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May 30, 2010

Comments

Have you noticed that most "energy efficient" gizmos are geared to ensuring that "we" conserve our energy? And then we are worried about high carb diets, obesity and what not. Which is why I like gardening. They haven't yet come up with many energy saving devices (other than hiring a landscaper) to take the place of old fashioned digging, shoveling, hoeing and getting elbow deep in mud - activities essential to a bright and blooming garden.

Mind you, gardening is not the same as mowing. For that you have many energy saving (human energy, ie) machines like automatic baggers, mulchers and of course, the riding mower.

Actually, I think the 'Energy efficient' is not only because of the 'presence sensor' feature, but because of this: "New Energy Saving Switch lets HDTV consume zero power when in standby mode' and something with the TV being able to adjust screen brightness based on the degree of backlight, which can reduce operating power.
The 'presence sensor' according to at least one Amazon.com reviewer, was a nuisance because he sat 12 feet away, while the sensor detects only till 9.8 feet. The TV would turn off all the time, till he disabled the feature via the menu settings. But most people seemed happy with the feature.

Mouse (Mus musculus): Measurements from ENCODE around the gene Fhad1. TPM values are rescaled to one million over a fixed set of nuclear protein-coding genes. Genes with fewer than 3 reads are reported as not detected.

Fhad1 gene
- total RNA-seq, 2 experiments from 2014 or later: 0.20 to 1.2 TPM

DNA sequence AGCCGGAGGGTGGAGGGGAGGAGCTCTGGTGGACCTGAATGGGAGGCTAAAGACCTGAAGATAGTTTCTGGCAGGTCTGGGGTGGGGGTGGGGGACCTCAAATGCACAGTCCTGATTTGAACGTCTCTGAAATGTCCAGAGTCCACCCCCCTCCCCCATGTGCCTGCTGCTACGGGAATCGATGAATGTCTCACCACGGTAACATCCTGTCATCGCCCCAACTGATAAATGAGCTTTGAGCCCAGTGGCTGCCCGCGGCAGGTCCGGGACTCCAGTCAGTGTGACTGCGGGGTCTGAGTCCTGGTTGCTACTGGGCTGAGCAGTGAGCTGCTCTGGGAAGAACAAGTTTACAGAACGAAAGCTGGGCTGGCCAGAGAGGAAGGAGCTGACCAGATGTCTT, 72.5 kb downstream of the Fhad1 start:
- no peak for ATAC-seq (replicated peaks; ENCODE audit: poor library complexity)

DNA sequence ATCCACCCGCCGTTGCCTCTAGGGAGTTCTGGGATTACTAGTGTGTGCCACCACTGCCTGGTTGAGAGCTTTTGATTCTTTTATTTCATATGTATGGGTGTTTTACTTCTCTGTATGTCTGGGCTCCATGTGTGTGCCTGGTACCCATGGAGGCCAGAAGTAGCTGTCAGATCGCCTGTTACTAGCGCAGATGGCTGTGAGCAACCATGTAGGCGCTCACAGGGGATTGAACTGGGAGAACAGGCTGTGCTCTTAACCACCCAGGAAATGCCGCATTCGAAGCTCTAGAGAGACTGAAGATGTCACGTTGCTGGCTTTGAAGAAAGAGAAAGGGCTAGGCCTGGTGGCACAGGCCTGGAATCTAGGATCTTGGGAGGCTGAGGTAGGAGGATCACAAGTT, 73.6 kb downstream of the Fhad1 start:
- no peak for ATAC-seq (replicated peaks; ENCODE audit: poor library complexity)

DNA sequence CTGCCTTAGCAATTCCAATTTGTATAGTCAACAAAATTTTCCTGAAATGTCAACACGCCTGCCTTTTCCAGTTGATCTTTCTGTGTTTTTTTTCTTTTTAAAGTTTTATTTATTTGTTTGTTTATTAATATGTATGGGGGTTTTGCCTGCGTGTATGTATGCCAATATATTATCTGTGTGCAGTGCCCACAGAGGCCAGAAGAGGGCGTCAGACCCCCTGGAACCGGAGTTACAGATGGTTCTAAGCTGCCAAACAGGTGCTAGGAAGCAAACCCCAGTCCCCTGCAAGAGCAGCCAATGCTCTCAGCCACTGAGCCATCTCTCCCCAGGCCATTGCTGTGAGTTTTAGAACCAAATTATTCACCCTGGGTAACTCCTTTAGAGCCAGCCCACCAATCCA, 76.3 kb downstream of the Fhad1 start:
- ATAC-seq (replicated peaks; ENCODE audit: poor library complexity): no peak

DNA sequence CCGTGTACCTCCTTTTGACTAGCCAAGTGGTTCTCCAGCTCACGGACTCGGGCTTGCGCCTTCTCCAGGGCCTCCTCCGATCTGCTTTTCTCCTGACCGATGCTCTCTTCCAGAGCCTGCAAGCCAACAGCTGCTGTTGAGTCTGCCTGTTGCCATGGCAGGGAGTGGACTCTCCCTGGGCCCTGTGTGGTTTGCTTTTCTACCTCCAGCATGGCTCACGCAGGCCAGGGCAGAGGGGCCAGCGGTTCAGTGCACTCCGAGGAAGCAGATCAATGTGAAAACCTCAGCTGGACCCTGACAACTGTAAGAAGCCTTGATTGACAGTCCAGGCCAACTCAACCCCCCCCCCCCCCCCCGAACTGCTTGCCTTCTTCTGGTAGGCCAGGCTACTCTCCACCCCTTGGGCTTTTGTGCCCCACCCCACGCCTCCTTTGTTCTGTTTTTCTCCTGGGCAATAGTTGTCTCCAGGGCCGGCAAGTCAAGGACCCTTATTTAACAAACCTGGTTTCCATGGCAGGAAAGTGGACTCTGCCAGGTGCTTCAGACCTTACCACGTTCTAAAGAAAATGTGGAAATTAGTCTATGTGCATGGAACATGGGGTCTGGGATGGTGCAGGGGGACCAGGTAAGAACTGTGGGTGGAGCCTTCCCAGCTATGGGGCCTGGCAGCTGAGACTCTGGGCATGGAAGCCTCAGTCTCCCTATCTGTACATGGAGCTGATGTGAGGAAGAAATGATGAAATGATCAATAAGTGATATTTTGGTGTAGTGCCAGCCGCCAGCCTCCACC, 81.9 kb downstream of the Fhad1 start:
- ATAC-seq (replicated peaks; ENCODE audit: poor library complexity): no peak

Now, the next generation of TVs should have brain wave sensors, so then they can automatically sense and adjust to your desired channel, along with a endless-channel flipping mode for when you are bored.

So I actually don't know the function of the standby mode for a TV. I put my laptop on standby because it takes two or three minutes to start. TV's aren't like that yet, right? Or are new TV's microchipped to the point of needing a windows style boot-up?

On gardening, I'm reminded of that recent study which concluded - using somewhat implausible assumptions, mind you - that walking to a store was less energy efficient than driving there, given all the petroleum that goes into making and transporting food. The case is perhaps true-ish in some scenarios, maybe for certain meats given the usual multipliers or for non-seasonal fresh produce because of air freightage etc.

I wonder if the argument actually works without cheating for lawn-mowing though. Pushing a mower is more exercise than walking, and gas-operated lawnmowers presumably still use less fuel than a small car. Gah.

Lots of appliances, including standard TVs, keep drawing nearly as much power when you turn them "off" as when they're "on" -- to kill the power, you actually have to unplug them. The motion sensor is silly, but I wouldn't dispute the need for more energy efficient home electronics.

Yah, I get that part, but I do dislike the notion this TV peddles, that you can buy as resource-intensive a product as you please, then actually be too lazy to turn the damn thing off, but still feel like you're being "efficient" because it has circuitry (which half-works at best, and then probably makes you undergo silly arm-movements from time to time to bypass trigger like the lights in my old office) to check if you're still alive. Turning off lights and appliances isn't exactly rocket science. I'm not trying to sell eco-asceticism here, but seriously. Next they'll have "energy efficient" Hummers which piously remind the driver to turn up the windows while the AC is on. It's manufactured indulgences to alleviate guilt, not a serious effort to tackle energy issues.

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